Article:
For patients with chronic, limb-threatening ischemia due to atherosclerosis that affects the arteries below the knee, a revascularization strategy using endovascular treatment as the first option was superior to one that prioritized vein bypass surgery in a new randomized trial.
In the Bypass Versus Angioplasty in Severe Ischaemia of the Leg (BASIL-2) trial, patients who received vein bypass as the first approach were more likely to require a major amputation or to die during follow-up than patients who were randomly assigned to the endovascular approach as first strategy.
“Our findings suggest that a best endovascular treatment first revascularization strategy is associated with a better amputation-free survival. This is mainly because the best endovascular treatment first revascularization strategy resulted in fewer deaths. Limb-related outcomes were similar between groups,” the authors state.
“The BASIL-2 trial has produced a statistically robust and clinically meaningful result that is likely to have an influence on the management of chronic limb-threatening ischemia worldwide,” the study’s chief investigator, Andrew Bradbury, MD, professor of vascular surgery at the University of Birmingham, UK, added.
However, the results of the BASIL-2 trial conflict with those from two previous studies – BASIL-1 and BEST-CLI― which both suggested that a surgical approach for chronic limb-threatening ischemia may be most appropriate.
The BASIL-2 study was published online in The Lancet on April 25.
The authors explain that chronic limb-threatening ischemia, previously known as critical limb ischemia and severe ischemia of the leg, is the most severe form of peripheral arterial disease due to atherosclerosis. Patients present with ischemic rest pain and tissue loss (ulceration, gangrene, or both) that usually affects the foot.
Mainly because of tobacco smoking and the growing prevalence of type 2 diabetes, chronic limb-threatening ischemia represents a growing burden on healthcare and social care services around the world.
Unless the blood supply to the affected limb is restored, patients with chronic limb-threatening ischemia are at high risk for amputation or death. Although it is universally agreed that — in addition to best medical therapy — virtually all patients with chronic limb-threatening ischemia should at least be considered for revascularization, there is continuing debate as to whether conducting vein bypass surgery, preferably using a vein taken from the patient’s own leg, or endovascular treatment (balloon angioplasty with or without stents) is preferable.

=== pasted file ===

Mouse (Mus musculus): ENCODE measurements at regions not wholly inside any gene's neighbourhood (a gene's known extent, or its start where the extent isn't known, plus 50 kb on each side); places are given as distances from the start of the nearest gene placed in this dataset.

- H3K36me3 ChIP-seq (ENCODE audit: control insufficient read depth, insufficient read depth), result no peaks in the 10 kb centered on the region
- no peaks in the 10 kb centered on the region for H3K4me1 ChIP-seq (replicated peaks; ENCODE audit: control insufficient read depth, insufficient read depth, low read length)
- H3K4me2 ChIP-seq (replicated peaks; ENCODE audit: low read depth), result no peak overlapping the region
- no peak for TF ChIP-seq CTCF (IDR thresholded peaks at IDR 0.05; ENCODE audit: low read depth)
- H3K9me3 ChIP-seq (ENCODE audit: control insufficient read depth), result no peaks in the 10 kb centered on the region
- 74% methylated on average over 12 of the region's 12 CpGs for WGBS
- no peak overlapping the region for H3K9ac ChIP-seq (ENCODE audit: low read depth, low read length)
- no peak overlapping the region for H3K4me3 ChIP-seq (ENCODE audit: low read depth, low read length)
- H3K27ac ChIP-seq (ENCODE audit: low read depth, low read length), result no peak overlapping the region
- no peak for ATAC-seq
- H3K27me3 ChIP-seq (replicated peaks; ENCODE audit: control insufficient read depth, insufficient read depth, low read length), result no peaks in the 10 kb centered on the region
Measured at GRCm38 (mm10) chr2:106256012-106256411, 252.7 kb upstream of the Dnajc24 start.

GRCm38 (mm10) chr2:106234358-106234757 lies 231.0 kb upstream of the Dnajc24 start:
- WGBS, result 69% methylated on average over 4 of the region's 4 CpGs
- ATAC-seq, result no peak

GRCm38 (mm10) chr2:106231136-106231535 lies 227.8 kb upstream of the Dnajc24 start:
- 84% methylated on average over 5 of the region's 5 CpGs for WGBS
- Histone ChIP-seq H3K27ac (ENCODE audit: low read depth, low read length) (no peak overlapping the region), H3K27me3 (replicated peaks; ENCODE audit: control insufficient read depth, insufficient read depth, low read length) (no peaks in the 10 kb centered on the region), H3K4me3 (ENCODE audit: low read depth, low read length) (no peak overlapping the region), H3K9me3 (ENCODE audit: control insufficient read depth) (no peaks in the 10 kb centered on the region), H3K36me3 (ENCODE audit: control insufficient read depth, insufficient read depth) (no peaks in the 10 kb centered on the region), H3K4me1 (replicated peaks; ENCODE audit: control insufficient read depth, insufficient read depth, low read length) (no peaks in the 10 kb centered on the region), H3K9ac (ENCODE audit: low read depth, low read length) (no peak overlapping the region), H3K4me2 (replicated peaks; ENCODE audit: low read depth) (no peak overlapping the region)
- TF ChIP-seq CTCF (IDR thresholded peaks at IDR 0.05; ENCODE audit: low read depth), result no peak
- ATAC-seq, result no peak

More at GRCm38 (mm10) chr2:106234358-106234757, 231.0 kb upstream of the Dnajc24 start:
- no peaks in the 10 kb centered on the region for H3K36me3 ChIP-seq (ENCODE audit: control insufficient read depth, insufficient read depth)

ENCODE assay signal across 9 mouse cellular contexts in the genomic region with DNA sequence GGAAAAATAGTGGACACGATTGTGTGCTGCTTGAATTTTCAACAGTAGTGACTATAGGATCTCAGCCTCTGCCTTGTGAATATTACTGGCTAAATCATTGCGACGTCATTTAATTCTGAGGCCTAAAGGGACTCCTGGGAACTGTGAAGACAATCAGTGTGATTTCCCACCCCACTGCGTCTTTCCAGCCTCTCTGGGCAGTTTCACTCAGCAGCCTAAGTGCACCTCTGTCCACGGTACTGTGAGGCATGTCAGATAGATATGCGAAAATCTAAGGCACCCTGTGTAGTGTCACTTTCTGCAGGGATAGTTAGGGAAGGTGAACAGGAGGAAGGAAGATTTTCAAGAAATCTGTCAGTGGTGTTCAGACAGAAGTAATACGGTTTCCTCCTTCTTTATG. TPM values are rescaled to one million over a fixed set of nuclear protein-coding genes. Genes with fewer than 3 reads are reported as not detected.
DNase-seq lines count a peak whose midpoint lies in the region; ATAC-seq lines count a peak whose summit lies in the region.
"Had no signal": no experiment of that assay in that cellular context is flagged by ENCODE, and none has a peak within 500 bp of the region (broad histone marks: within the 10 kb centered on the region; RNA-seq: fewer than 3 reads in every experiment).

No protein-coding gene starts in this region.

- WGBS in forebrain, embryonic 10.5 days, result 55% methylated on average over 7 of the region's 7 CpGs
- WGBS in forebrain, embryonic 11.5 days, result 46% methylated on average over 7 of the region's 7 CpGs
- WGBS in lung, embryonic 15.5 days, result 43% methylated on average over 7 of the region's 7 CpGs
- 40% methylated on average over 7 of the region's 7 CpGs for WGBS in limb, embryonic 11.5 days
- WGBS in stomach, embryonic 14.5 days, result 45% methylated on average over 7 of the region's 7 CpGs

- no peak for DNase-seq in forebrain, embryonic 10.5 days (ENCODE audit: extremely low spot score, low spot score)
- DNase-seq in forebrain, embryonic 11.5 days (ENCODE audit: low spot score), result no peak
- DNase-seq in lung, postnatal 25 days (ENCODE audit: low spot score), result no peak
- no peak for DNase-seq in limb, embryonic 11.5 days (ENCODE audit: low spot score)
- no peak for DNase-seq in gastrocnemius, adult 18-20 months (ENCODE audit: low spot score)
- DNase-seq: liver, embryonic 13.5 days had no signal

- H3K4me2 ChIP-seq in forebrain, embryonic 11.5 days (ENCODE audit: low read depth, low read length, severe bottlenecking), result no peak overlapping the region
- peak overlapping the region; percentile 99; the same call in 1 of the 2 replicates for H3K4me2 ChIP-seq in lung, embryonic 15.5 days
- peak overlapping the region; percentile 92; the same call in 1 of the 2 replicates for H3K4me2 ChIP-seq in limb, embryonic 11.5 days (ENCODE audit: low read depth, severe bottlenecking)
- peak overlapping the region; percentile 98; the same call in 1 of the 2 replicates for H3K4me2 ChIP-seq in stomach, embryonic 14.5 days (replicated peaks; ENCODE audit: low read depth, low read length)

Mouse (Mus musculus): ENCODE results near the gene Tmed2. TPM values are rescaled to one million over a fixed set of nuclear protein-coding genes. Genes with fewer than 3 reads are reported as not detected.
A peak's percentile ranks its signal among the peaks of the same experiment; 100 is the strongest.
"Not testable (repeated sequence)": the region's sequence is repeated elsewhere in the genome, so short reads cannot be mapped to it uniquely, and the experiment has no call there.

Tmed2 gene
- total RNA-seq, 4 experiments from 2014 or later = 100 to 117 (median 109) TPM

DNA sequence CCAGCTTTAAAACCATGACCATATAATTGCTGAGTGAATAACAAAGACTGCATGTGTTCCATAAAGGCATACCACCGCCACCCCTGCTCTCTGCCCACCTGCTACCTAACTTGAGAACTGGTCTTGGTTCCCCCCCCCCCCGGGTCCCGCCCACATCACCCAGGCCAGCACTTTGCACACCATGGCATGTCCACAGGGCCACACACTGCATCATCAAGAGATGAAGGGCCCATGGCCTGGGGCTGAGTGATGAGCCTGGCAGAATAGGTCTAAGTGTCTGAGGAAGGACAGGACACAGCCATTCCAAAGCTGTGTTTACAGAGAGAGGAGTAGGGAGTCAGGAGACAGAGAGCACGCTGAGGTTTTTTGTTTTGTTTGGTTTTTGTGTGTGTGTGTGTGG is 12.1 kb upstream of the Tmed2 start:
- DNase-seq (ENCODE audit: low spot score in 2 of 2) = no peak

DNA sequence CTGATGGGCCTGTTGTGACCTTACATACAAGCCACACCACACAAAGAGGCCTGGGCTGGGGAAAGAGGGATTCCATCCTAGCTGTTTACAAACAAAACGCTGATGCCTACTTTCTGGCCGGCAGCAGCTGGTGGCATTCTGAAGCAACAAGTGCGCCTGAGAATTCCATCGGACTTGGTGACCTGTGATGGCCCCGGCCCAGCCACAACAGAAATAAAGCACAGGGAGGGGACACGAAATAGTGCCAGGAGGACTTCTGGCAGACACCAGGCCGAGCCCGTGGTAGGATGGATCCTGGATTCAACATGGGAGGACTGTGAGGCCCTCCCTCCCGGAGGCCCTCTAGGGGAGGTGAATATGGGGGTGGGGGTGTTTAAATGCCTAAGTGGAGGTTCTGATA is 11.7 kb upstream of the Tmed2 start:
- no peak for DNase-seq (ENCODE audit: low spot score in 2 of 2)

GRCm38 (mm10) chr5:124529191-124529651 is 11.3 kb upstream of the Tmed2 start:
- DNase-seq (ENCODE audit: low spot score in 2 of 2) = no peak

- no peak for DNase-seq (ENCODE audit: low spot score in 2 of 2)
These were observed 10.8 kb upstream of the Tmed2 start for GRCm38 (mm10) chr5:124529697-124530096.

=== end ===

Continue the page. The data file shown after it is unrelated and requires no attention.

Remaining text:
“BASIL-2 is the only randomized trial to specifically compare a vein bypass first with best endovascular treatment first revascularisation strategy in patients with chronic limb threatening ischemia who required an infra-popliteal (with or without an additional more proximal infra-inguinal) revascularization procedure to restore limb perfusion,” the authors note.
For the trial, which was conducted at 41 vascular surgery units in the UK, Sweden, and Denmark, 345 patients with chronic limb-threatening ischemia who required an infra-popliteal revascularization procedure to restore limb perfusion were randomly assigned to receive either vein bypass or best endovascular treatment as their first revascularization procedure.
Most vein bypasses used the great saphenous vein and originated from the common or superficial femoral arteries. Most endovascular interventions comprised plain balloon angioplasty with selective use of plain or drug eluting stents. Participants were followed up for a minimum of 2 years.
The primary outcome was amputation-free survival, defined as time to first major (above the ankle) amputation or death from any cause measured in the intention-to-treat population.
Results showed that major amputation or death occurred in 63% of patients in the vein bypass group and in 53% of those in the best endovascular treatment group (adjusted hazard ratio [HR], 1.35; P = .037).